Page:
The other issue is that there is an opportunity cost here that I hope we will be able to explore in the debate. The Minister earlier seemed to suggest that if we do not give the money to the CDC, we will inevitably have to give it to a development finance institution that is performing less well or is perhaps even less focused than the CDC, but I do not think that he has made that case very clearly.

I have read in detail the multilateral aid review that the Minister published last week and that we scrutinised in an urgent question on Friday. It does a lot of good things; it gets into the meat of what some agencies are doing and it points out agencies that are not performing well. Has the CDC been put through that level of rigour? Is it subject to the same expectations of transparency, poverty focus, effectiveness and accountability to beneficiaries, taxpayers and the Government? I am not sure that it is. Where would it appear in the multilateral aid review’s graph of agencies? Undoubtedly it would do well in some areas but in others I suspect it would not, particularly given the NAO’s commentary.

Given what DFID expects not only of multilaterals but of its bilateral partnerships and its partnerships with civil society organisations, there seems to be a double standard. One example is that DFID now expects multilateral agencies to publish details of everything they spend over £500. That is a good thing, but we clearly do not have the same transparency from the CDC. Yet we are planning to give it extra billions of taxpayers’ money via the Bill—initially up to £6 billion and later up to £12 billion. At the very least, we ought to provide a level playing field for assessment and expectation, so that we are absolutely sure we are investing our money in the routes that will lead to the greatest reduction in poverty, that align with our wider development objectives, that are coherent and that meet the wider objectives of the Government and the Department.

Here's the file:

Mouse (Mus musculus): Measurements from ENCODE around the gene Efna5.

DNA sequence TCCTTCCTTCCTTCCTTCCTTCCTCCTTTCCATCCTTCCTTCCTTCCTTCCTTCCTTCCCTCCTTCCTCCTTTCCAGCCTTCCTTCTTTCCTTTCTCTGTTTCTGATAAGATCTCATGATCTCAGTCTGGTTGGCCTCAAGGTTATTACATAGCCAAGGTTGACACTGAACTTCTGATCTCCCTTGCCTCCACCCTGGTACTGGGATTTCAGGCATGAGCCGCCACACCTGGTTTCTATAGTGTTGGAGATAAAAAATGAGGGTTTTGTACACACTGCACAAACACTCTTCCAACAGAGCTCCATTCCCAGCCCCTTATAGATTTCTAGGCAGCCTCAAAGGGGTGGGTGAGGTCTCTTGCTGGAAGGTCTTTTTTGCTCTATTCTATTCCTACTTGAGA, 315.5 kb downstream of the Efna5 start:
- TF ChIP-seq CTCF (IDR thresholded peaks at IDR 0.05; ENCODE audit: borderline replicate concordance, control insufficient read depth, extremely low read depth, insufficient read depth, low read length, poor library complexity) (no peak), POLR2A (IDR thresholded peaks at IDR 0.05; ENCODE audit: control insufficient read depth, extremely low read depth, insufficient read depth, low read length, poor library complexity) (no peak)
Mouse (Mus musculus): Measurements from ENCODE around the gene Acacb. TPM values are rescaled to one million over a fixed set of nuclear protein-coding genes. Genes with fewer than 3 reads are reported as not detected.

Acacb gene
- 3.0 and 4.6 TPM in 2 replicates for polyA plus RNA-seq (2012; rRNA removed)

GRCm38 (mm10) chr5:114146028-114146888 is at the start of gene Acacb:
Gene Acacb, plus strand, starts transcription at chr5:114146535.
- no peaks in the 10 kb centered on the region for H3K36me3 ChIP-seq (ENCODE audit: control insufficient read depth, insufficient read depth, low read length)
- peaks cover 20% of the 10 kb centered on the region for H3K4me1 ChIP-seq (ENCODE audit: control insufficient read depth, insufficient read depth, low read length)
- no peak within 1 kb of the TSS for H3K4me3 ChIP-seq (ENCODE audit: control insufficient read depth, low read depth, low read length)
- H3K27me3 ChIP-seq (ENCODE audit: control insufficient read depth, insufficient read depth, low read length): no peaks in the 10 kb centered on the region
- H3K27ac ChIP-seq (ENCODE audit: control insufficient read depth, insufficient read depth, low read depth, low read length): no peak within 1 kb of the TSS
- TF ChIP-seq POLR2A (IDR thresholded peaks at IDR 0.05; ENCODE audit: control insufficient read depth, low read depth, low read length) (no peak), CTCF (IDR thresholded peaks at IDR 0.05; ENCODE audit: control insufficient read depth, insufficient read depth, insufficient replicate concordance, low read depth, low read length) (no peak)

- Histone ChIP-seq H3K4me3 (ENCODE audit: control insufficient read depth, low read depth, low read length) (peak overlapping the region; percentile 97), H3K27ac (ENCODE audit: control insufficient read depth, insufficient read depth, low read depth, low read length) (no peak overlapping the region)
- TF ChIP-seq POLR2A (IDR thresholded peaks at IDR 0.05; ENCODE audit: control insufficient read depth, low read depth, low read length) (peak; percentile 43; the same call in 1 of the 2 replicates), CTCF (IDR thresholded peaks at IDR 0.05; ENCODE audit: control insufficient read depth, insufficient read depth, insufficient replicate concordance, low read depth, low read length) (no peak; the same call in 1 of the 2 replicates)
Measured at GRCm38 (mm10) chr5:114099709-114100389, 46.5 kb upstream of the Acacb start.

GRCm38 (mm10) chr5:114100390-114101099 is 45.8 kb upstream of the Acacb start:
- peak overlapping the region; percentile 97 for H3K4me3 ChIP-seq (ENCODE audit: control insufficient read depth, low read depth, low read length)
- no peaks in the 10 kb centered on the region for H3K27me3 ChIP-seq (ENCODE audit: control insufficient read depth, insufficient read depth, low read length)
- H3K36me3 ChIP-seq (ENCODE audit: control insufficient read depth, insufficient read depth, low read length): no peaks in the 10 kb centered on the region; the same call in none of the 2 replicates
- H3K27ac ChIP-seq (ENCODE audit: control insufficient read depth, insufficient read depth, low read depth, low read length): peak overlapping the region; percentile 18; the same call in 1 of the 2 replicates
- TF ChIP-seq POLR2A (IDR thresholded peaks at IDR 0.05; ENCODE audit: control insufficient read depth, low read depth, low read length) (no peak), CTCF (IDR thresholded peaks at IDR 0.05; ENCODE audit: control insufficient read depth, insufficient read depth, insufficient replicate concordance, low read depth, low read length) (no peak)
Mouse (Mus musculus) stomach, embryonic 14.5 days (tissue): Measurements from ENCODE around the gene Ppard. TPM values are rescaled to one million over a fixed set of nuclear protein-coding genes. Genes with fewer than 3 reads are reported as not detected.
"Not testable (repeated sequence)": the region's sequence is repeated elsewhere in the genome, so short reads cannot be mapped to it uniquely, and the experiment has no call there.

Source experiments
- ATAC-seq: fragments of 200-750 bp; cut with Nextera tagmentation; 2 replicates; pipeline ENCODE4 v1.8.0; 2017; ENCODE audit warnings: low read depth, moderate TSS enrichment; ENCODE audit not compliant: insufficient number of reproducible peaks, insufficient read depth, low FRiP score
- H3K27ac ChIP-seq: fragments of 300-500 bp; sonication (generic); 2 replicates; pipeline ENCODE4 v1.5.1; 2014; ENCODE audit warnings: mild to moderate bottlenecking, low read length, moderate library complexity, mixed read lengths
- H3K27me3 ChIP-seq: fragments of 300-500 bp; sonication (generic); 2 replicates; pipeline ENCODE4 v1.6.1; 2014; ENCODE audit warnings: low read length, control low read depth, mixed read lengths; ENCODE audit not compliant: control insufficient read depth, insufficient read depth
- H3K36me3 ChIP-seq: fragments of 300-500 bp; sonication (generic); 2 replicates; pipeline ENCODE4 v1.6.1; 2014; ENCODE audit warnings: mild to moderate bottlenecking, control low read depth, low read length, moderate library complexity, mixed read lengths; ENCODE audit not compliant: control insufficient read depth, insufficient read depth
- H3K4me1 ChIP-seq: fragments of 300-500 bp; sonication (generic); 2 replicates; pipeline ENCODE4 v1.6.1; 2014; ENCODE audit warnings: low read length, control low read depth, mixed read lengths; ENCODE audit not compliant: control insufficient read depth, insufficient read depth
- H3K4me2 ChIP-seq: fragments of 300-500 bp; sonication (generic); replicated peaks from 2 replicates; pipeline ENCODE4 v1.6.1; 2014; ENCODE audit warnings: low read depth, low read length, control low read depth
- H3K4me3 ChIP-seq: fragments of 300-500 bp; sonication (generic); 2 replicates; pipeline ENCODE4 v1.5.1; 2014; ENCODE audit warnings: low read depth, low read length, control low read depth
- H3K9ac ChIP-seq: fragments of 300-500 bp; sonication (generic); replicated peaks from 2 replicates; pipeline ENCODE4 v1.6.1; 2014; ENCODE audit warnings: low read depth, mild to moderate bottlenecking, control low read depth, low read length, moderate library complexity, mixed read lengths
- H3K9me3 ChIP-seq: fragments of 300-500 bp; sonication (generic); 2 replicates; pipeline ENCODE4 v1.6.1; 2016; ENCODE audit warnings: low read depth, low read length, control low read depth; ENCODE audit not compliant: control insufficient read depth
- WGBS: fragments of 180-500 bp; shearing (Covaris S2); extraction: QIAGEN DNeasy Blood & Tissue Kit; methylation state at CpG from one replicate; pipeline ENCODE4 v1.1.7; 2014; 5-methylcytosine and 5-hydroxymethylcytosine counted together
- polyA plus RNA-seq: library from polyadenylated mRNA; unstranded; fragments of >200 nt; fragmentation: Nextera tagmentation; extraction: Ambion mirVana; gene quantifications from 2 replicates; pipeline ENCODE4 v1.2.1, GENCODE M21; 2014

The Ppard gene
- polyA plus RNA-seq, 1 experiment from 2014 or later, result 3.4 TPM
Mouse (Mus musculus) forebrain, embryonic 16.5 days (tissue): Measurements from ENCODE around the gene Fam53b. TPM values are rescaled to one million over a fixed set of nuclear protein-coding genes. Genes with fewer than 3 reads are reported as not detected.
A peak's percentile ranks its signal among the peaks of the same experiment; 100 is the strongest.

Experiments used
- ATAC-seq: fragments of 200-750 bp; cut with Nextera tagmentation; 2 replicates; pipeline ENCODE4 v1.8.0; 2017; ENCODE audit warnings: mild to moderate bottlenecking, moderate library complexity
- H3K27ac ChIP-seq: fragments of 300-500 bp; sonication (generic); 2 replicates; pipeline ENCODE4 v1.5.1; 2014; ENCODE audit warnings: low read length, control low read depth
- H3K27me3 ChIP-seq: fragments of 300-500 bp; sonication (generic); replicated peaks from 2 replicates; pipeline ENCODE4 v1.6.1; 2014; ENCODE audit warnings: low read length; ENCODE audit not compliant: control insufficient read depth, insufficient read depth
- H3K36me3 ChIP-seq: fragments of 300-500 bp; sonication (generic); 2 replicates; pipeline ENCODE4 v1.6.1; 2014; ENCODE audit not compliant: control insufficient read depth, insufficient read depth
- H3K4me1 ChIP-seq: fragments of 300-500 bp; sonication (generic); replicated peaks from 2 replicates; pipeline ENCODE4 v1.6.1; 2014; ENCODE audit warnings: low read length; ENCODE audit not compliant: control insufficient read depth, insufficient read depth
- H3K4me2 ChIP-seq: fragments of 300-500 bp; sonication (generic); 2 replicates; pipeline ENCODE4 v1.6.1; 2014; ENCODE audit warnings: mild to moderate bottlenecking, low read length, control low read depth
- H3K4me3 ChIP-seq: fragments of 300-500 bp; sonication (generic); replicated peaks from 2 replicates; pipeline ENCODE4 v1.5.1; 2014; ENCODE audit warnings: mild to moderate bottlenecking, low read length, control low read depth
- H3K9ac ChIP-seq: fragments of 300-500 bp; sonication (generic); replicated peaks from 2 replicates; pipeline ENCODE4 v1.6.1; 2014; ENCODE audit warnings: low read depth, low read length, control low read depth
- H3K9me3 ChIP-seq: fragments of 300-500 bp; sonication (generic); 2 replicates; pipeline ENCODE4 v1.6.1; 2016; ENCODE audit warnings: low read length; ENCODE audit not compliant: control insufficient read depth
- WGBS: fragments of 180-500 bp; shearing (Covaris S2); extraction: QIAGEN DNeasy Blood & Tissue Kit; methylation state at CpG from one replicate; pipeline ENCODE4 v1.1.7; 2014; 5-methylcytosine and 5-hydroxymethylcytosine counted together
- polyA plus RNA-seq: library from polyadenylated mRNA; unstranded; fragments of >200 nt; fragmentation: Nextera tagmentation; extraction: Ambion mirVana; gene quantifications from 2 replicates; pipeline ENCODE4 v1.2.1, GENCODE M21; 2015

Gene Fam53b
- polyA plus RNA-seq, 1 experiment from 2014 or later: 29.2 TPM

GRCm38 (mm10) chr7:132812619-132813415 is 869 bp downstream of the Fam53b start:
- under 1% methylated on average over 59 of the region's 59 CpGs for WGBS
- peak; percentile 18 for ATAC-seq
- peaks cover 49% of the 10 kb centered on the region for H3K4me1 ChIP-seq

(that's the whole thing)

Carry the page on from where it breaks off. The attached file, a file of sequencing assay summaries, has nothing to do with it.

Conversations with the CDC and comments from the Minister have revealed a crucial issue: the CDC has not requested this capital increase. The Minister told me that in a written answer last night and confirmed it in this morning’s Committee sitting, and the CDC itself has also confirmed it to me. That seems a very odd situation. I can understand a generic conversation—“Well, if x were y and y were z, we might be able to take a bit more money or do this or that”. But not even to have a request, never mind a clear rationale or expectation of what could be done with £6 billion of taxpayer funding—let alone £12 billion—is extremely concerning. Is the tail wagging the dog? Is this Ministers putting pressure on an organisation to accept significant increases in money, perhaps for some other purpose which I will come on to, rather than it being based on a real set of demands and a real set of expectations of what could be delivered? I am concerned when I hear that from the Minister or from the CDC, and I am concerned when it is confirmed in writing. It is in contrast to the situation in which it made a request for recapitalisation in the last year. It was perfectly reasonable for there to have been a request—I do not know about the value—but the CDC put forward a business plan which was discussed over a period and the Department agreed the £735 million.

The Minister is shaking his head but the CDC did request £735 million; it told me so. Perhaps the Minister wants to intervene? The Minister’s own written answer to me last night, when I had asked him specifically what recapitalisations had been requested by the CDC in each of the past six years, told me that it had requested £735 million. So I am confused as to why he is shaking his head; perhaps he would like to intervene?

Thank you. It is a great pleasure, Ms Ryan, to serve under your chairmanship. I will try not to intervene too much, since this is not really my responsibility, but as a point of information, I think there are two separate issues here. The first is the question of the CDC calling on a promissory note, which is what would happen in the future. In terms of the £735 million request the hon. Gentleman is talking about, when the Government have funds available and have legislative authority to allow money to go into the CDC, the CDC will then make a request. That would be true in the future too, so if the Bill gets through Parliament and the money is available, so the option is available, and the promissory note and the business case from DFID are in place, at that point the request would come from the CDC. One would not anticipate the request coming from the CDC at this stage. That has not happened in the past and it would not happen in the future.